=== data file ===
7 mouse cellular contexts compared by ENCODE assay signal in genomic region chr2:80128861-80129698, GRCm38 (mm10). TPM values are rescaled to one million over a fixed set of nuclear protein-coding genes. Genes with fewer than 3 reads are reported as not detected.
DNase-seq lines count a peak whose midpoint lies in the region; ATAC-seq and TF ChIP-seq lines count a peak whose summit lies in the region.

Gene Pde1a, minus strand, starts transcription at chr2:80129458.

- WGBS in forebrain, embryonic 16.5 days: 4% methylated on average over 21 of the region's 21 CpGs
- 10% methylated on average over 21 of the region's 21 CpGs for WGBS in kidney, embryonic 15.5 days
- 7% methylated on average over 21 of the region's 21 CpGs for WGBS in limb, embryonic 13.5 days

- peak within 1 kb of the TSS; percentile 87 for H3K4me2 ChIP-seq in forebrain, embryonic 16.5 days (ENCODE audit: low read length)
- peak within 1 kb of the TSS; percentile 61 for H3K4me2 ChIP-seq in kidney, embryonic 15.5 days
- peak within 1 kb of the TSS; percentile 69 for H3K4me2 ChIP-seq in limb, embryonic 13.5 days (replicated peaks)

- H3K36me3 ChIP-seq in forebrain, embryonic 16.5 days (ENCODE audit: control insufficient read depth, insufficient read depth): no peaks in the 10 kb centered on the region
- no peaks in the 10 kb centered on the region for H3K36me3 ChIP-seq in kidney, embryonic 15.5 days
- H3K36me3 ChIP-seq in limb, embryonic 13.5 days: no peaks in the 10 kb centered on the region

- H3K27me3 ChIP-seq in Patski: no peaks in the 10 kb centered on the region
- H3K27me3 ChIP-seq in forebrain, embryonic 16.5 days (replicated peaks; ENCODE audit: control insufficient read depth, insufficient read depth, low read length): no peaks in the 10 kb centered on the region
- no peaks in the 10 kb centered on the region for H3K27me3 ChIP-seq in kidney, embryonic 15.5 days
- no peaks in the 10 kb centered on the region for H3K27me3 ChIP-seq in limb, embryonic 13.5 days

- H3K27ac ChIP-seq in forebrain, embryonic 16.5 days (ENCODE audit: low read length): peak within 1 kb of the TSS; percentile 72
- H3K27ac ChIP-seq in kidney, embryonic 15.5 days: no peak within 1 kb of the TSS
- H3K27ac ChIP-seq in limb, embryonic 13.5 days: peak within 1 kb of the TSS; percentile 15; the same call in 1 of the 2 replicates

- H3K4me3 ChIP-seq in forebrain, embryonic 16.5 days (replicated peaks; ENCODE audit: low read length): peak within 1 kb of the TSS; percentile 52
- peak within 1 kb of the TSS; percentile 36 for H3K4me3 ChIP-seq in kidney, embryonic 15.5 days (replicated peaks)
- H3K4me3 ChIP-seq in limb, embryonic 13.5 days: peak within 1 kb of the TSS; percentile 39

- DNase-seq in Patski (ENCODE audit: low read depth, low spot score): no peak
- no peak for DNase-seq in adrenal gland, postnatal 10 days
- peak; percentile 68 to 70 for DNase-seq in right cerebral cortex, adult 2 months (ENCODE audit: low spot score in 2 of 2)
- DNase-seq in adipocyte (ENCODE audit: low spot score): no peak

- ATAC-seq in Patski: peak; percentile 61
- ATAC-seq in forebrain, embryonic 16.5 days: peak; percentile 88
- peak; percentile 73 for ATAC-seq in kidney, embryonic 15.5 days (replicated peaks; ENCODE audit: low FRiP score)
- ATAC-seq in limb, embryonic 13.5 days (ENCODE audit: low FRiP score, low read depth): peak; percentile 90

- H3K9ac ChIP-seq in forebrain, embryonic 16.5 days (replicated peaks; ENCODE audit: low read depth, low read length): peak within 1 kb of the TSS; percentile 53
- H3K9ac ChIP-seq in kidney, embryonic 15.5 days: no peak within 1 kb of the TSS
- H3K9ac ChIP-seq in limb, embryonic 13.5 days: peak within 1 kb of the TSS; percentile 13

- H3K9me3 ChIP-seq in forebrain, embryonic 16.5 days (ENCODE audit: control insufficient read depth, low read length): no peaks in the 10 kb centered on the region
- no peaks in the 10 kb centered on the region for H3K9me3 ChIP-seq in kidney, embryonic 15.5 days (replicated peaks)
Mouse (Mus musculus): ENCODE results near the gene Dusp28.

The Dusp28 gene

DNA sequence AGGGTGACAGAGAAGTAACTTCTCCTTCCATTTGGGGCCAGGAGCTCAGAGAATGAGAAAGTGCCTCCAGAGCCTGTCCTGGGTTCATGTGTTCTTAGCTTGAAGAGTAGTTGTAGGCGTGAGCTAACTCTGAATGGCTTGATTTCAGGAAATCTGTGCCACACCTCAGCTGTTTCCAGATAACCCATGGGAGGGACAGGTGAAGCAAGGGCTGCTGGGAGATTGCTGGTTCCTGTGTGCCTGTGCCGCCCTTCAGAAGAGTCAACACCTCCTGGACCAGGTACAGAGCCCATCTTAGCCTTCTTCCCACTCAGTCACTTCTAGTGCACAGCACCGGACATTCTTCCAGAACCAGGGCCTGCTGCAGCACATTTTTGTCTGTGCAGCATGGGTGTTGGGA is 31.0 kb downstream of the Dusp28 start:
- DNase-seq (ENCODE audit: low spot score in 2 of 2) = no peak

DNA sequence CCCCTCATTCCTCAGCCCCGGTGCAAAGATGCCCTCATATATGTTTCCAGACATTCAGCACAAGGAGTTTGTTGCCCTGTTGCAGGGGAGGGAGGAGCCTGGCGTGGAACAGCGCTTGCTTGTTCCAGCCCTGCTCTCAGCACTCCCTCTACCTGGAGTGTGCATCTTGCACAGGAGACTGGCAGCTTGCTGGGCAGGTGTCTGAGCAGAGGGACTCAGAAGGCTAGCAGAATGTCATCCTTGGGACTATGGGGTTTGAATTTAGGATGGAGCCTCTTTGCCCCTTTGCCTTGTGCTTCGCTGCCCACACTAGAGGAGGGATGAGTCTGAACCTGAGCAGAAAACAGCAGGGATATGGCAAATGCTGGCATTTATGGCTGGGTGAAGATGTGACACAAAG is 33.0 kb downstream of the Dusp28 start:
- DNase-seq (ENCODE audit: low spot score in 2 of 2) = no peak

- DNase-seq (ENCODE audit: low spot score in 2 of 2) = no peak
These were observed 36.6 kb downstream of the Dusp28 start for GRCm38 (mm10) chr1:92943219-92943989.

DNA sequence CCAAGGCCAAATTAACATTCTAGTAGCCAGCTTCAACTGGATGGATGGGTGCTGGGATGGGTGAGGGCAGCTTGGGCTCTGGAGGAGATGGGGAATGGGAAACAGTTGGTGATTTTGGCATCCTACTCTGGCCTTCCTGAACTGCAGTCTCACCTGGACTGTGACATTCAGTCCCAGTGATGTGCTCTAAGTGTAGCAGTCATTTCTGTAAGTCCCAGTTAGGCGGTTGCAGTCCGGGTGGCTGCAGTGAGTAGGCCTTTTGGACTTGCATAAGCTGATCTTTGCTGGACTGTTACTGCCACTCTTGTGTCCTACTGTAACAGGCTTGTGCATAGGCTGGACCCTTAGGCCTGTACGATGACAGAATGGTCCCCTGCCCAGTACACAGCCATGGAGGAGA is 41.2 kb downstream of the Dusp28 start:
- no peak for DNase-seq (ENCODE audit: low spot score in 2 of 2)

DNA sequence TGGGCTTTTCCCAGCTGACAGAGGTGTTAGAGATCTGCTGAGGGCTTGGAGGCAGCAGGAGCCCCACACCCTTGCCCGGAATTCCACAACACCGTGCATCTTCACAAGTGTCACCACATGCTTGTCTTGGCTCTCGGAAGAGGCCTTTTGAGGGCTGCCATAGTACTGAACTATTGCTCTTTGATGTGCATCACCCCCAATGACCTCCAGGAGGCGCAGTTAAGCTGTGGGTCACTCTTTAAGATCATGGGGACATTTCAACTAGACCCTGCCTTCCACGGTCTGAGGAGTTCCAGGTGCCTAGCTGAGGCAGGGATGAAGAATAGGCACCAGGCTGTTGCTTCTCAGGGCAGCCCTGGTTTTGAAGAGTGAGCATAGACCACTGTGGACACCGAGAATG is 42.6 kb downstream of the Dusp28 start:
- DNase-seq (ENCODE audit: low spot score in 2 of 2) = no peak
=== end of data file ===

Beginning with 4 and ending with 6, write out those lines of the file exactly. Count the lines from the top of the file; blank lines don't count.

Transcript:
- WGBS in forebrain, embryonic 16.5 days: 4% methylated on average over 21 of the region's 21 CpGs
- 10% methylated on average over 21 of the region's 21 CpGs for WGBS in kidney, embryonic 15.5 days
- 7% methylated on average over 21 of the region's 21 CpGs for WGBS in limb, embryonic 13.5 days